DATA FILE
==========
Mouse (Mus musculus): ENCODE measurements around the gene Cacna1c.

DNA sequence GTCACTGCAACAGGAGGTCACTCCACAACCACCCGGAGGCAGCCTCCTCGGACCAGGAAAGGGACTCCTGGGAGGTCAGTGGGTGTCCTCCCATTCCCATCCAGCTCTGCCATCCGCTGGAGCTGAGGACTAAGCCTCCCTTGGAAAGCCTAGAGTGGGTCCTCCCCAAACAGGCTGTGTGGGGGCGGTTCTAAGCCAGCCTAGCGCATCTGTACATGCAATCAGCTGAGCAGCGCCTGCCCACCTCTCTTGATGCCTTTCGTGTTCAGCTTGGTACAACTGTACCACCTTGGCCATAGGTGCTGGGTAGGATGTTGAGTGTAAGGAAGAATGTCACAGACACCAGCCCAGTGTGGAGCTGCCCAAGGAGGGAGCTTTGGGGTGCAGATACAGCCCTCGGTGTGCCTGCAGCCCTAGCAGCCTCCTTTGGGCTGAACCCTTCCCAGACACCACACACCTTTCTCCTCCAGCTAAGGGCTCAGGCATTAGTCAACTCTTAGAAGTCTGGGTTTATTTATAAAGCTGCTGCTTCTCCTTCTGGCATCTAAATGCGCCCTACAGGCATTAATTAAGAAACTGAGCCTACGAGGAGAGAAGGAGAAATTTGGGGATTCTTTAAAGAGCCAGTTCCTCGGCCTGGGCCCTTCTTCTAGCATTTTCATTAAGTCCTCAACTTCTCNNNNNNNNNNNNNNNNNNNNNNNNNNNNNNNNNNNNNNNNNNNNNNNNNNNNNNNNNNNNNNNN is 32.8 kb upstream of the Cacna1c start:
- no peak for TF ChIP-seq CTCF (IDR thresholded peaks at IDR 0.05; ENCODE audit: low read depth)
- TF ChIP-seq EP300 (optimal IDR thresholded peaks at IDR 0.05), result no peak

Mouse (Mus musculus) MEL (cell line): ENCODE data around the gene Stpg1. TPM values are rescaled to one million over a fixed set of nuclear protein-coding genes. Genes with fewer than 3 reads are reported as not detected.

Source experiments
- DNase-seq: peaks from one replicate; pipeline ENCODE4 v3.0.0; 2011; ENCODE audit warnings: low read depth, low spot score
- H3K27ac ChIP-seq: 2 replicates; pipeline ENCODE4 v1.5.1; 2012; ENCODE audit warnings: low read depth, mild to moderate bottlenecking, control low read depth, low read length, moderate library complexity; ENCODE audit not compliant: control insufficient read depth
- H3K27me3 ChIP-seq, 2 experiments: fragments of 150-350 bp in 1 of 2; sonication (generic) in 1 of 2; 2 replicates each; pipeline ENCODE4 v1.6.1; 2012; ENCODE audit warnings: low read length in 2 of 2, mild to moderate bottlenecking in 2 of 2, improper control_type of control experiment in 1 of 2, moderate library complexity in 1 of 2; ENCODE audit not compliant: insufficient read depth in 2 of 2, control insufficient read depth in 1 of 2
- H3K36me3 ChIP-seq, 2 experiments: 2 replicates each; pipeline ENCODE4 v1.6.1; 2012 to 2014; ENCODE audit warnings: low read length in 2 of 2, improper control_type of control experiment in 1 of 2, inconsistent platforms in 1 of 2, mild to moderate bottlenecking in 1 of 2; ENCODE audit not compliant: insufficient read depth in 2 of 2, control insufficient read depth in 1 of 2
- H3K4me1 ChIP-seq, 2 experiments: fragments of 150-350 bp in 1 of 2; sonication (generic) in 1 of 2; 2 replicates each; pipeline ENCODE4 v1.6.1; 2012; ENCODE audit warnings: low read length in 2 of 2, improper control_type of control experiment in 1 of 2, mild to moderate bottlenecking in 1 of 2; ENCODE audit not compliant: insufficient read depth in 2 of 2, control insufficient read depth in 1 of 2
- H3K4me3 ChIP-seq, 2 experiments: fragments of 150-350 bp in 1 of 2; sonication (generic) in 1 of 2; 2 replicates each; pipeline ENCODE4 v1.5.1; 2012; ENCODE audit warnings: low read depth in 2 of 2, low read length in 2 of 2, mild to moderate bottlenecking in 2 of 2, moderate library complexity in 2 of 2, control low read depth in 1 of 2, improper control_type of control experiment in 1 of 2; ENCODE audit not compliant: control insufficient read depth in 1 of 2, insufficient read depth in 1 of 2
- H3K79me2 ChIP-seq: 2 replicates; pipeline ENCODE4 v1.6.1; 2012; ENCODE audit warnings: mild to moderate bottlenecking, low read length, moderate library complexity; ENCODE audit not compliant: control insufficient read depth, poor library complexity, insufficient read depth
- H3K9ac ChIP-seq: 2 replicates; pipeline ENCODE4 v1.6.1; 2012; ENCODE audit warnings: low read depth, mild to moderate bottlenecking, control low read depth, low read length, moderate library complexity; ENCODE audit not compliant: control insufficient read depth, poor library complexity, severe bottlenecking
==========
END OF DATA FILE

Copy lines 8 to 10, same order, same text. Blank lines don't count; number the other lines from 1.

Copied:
- H3K27ac ChIP-seq: 2 replicates; pipeline ENCODE4 v1.5.1; 2012; ENCODE audit warnings: low read depth, mild to moderate bottlenecking, control low read depth, low read length, moderate library complexity; ENCODE audit not compliant: control insufficient read depth
- H3K27me3 ChIP-seq, 2 experiments: fragments of 150-350 bp in 1 of 2; sonication (generic) in 1 of 2; 2 replicates each; pipeline ENCODE4 v1.6.1; 2012; ENCODE audit warnings: low read length in 2 of 2, mild to moderate bottlenecking in 2 of 2, improper control_type of control experiment in 1 of 2, moderate library complexity in 1 of 2; ENCODE audit not compliant: insufficient read depth in 2 of 2, control insufficient read depth in 1 of 2
- H3K36me3 ChIP-seq, 2 experiments: 2 replicates each; pipeline ENCODE4 v1.6.1; 2012 to 2014; ENCODE audit warnings: low read length in 2 of 2, improper control_type of control experiment in 1 of 2, inconsistent platforms in 1 of 2, mild to moderate bottlenecking in 1 of 2; ENCODE audit not compliant: insufficient read depth in 2 of 2, control insufficient read depth in 1 of 2